Terrence Malick has a very non-traditional means of shooting a film he essentially abandons a script and allows his cast to improvise scenes in-field. He will film hundreds of hours of footage and frequently discards subplots and entire character threads here you gain the impression that Fiona Shaws grandmother had far more scenes that she did, given the employment of such a name actor, but she only appears in about two scenes. Similarly there seem frequent plot strands where details are missing one of the kids turns up with a patch of his hair burned where you get the impression that this was an accident with the fireworks the other kids were playing with. Other plot aspects that would be crucial in a far more conventional mainstream film are absent. Brad Pitts father is upset by losing his job and says I have dishonoured everything but what he means by this whether it is his business decisions or his eruption into violence against the children and how this impinges on the collapse of his business is not clear. Even when it comes to the events that start the film off the death of the brother we are given no details. We never learn how they died, or even for that matter which brother was killed. It is only clear, for instance, on finding that they share the same name on the end credits that we realise that Sean Penns adult character is meant to be the grown-up version of Hunter McCracken. There are also odd touches of surrealism one moment where Jessica Chastain momentarily takes to the air and twirls around under the tree, another where for some reason we see a body in a glass coffin in the woods like something out of Snow White that seem to belong to another film altogether.
Even the performances from the name actors in the film Brad Pitt, Sean Penn seem to eschew big acting fireworks and be subordinate to the director Pitt, for instance, is good but never opens up with a big scene that he shows his Acting off (in fact, I ended up admiring the performance from the then unknown Jessica Chastain (whose profile rose meteorically with this film) more so than I did either of these known names). Eventually you give up hoping that these aspects will fall into place and go with the sheer visual splendour of the intimacy of a childhood that Terrence Malick evokes. The poetry of the film weaves a spell that soon enchants you. What results is surely the only mainstream-released film of the year that doesnt seem to clearly be about anything but still has far more to say than all of the other films released at the multiplex this year run end to end.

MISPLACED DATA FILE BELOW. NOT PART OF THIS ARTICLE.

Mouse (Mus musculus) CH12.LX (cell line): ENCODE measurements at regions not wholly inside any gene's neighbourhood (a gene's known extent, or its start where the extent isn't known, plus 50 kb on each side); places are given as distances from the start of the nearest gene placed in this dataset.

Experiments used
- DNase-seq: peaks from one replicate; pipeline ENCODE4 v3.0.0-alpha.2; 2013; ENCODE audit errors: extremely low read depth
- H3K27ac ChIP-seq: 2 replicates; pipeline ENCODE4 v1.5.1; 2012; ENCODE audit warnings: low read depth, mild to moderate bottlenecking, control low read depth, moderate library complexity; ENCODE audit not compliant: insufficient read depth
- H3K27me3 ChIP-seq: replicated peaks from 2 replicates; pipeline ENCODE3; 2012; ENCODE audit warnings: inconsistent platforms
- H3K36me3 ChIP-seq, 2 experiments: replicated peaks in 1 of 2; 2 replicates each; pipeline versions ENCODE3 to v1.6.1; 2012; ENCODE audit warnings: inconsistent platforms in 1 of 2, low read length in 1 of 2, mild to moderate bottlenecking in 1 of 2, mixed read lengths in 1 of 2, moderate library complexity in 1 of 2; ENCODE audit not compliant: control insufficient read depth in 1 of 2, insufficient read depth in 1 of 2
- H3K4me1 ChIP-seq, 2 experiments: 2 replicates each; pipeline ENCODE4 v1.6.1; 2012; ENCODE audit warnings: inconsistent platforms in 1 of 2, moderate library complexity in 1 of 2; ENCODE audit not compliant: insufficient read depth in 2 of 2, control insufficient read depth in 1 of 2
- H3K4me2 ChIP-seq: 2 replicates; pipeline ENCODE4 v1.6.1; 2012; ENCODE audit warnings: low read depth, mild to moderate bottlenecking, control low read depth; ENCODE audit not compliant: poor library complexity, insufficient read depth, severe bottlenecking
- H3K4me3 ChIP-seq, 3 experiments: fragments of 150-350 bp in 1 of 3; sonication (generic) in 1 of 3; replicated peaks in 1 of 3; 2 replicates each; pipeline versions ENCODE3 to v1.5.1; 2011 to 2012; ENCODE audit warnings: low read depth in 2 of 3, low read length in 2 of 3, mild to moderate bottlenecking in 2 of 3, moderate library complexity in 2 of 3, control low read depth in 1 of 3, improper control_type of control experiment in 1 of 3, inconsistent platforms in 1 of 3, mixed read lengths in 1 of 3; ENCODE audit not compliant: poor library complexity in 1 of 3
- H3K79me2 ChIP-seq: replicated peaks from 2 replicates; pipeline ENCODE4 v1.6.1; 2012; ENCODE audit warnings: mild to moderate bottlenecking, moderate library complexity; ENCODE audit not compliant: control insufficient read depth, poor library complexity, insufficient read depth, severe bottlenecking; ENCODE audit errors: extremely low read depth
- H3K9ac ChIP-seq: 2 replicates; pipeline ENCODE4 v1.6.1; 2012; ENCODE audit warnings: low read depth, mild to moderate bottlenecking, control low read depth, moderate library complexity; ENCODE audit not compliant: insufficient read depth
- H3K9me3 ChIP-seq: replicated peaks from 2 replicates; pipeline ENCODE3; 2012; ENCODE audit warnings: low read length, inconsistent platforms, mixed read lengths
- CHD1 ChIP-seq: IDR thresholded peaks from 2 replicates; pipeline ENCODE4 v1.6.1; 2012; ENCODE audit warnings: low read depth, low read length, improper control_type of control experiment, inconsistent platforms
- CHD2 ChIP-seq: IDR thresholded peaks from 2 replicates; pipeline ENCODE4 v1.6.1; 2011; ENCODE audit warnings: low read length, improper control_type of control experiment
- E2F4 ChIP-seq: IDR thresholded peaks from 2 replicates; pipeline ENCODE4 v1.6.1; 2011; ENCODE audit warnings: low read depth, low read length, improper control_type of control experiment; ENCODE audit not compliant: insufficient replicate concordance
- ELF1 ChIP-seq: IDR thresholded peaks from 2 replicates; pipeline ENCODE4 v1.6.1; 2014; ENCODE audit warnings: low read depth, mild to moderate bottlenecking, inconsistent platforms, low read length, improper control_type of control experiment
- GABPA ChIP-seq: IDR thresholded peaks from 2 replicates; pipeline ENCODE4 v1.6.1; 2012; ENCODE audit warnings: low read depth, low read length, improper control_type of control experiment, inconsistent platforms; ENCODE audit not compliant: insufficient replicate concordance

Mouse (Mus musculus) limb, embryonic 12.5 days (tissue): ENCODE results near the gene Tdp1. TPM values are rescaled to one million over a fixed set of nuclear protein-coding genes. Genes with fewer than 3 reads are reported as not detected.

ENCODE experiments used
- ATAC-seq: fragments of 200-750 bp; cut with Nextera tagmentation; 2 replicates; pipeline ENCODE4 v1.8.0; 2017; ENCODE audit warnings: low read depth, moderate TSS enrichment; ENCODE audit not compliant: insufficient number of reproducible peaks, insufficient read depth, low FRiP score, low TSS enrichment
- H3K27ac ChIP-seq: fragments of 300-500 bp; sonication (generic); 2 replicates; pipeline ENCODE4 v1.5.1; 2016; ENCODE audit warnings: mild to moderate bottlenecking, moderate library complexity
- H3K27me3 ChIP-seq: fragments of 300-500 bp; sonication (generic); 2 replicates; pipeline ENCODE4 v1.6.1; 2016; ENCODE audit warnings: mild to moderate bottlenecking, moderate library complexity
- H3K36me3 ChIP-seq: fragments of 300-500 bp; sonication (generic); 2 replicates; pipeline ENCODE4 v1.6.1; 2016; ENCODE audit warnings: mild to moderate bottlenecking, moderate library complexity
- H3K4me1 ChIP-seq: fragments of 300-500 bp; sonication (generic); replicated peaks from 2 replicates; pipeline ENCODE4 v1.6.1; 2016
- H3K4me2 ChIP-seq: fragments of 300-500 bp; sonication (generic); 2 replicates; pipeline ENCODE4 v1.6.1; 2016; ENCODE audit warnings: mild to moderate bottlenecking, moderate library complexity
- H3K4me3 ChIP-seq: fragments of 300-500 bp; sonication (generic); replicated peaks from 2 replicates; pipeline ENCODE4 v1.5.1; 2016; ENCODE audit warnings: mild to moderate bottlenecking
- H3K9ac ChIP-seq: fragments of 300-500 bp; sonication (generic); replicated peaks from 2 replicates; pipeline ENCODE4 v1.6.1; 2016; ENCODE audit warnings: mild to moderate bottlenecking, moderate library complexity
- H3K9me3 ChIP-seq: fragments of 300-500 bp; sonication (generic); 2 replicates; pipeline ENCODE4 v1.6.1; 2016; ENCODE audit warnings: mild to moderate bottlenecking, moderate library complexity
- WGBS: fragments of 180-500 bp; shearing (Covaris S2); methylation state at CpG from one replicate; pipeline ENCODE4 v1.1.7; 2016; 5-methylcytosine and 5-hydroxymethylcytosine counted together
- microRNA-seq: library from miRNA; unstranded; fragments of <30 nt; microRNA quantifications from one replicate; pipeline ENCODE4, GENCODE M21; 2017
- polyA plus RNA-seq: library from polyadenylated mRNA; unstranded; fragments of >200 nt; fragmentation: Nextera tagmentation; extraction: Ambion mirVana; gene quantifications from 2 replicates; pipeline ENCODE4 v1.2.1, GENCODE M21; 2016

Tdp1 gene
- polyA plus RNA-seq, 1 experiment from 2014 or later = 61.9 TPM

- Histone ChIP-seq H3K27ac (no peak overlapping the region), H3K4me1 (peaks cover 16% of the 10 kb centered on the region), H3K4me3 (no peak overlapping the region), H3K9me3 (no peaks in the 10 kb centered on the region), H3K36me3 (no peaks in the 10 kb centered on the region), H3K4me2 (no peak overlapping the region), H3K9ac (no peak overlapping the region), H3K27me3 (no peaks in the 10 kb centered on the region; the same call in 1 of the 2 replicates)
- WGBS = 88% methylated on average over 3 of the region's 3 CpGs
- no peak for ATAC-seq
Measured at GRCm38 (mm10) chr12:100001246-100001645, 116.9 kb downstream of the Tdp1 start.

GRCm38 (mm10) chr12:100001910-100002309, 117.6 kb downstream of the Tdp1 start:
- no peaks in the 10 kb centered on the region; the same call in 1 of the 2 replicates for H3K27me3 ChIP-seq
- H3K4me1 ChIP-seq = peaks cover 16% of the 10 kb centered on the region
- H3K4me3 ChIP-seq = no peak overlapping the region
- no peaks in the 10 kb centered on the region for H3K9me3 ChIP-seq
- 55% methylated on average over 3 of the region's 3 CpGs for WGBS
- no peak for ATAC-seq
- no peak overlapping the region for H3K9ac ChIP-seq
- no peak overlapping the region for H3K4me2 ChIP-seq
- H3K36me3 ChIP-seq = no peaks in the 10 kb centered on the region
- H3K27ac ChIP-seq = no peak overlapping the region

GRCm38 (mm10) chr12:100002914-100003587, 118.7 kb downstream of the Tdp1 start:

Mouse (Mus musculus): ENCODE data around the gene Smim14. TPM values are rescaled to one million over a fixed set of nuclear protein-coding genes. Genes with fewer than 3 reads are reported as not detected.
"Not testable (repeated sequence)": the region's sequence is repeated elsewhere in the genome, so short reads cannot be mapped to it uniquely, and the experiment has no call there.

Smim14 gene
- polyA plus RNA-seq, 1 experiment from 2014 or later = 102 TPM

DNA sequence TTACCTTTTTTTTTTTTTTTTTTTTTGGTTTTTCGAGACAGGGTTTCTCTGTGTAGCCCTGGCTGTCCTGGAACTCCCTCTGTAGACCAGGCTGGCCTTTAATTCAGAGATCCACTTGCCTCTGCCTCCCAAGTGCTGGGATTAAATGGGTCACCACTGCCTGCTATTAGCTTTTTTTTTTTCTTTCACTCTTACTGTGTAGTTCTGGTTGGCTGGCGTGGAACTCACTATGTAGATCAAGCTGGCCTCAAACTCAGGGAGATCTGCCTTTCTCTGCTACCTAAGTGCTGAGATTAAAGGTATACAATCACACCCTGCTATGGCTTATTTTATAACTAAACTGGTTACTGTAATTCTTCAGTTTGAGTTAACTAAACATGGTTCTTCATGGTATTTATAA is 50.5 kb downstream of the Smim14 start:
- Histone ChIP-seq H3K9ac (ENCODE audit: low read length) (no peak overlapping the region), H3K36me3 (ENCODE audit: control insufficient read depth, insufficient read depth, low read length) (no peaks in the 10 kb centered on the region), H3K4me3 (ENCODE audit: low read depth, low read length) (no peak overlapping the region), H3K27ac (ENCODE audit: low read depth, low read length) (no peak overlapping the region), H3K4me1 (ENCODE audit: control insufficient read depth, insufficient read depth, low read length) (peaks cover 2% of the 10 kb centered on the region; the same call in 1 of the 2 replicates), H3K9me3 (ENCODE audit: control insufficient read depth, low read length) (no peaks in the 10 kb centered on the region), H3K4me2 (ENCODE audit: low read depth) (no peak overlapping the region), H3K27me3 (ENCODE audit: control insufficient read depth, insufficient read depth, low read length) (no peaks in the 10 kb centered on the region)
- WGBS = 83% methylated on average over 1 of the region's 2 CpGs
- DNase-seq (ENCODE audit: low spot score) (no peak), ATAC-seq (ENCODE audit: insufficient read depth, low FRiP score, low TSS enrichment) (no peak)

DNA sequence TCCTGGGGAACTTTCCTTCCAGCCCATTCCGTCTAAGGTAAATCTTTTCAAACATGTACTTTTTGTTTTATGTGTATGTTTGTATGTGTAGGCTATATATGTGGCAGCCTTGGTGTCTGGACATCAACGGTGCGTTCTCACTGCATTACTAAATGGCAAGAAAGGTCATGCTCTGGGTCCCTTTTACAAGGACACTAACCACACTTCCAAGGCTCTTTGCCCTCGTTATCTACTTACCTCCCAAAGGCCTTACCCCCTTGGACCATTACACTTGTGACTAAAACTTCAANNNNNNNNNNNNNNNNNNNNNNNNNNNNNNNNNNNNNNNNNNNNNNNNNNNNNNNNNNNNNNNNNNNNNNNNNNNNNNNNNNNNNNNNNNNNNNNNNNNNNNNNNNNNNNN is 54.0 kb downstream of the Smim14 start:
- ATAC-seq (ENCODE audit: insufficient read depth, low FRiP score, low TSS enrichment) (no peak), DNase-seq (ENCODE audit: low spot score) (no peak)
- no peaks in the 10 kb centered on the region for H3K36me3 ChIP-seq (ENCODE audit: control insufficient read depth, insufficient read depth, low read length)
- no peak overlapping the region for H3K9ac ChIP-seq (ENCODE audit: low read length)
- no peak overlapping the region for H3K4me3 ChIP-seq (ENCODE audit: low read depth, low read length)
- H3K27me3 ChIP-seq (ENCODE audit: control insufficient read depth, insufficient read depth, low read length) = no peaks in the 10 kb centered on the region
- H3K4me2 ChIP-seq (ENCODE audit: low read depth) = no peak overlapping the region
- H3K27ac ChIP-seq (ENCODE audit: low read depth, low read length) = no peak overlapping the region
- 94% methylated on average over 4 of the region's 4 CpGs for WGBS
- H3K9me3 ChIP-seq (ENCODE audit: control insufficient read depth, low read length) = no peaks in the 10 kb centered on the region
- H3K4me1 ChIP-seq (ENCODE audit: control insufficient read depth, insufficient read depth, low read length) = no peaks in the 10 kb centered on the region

The debate that seems to play throughout the film is the one laid down in one of the earliest voiceovers There are two ways through life. The way of nature and the way of grace. You have to choose which way to follow. Later this is embodied by the polarities represented by mother Jessica Chastains peaceful non-violent means and father Brad Pitts association with authority, industry and the great American dream of self-determination, which is seen is akin to the forces of nature ie. evolution and Darwinian survival of the fittest. The Tree of Life seems to be a work that looks upon the beauty of Creation and asks fundamental questions such as how can pain be allowed to enter a perfect world? How does sin enter a world of innocence? The scenes toward the end where we see the idyllic world the children have grown up in sullied by first Brad Pitts flare-up of temper and then Hunter McCracken looking on life around him and rhetorically asking God Why should I be good if you arent? is a startling moment of character change that strikes considerably.
The film reaches a puzzling ending where almost all of the characters both their older and younger selves meet on a beach. This we take to be something happening on a surrealistic level where it becomes apparent that this is some type of Christian reuniting in the afterlife. The odd thing about The Tree of Life is that with its questions and allegories about sin, grace, innocence and hope in the resurrection, even the opening quote from The Book of Job, it may well be the most overtly Christian and religious film of the year yet at the same time, one that will almost certainly go over the heads of and be celebrated by mainstream critics as opposed to the church masses that flocked to and made The Passion of the Christ (2004) a hit a few years ago.
The Tree of Life was nominated for a host of critical awards, including for Best Picture and Best Director for Terrence Malick at the 2011 Academy Awards.
Since his return to filmmaking, Terrence Malick has as of the 2010s burst into an explosion of hyperactivity as though determined to make up for his long absence. His next film was To the Wonder (2012), which, along with The Tree of Life and Knight of Cups (2015), forms a loose trio of autobiographical films. Malick returned to matters concerning the life and death of the universe with the documentary Voyage of Time (2016).
(Winner for Best Film in this sites Top 10 Films of 2011 list. Winner for Best Director (Terrence Malick), Nominee for Best Actress (Jessica Chastain) and Best Cinematography at this sites Best of 2011 Awards).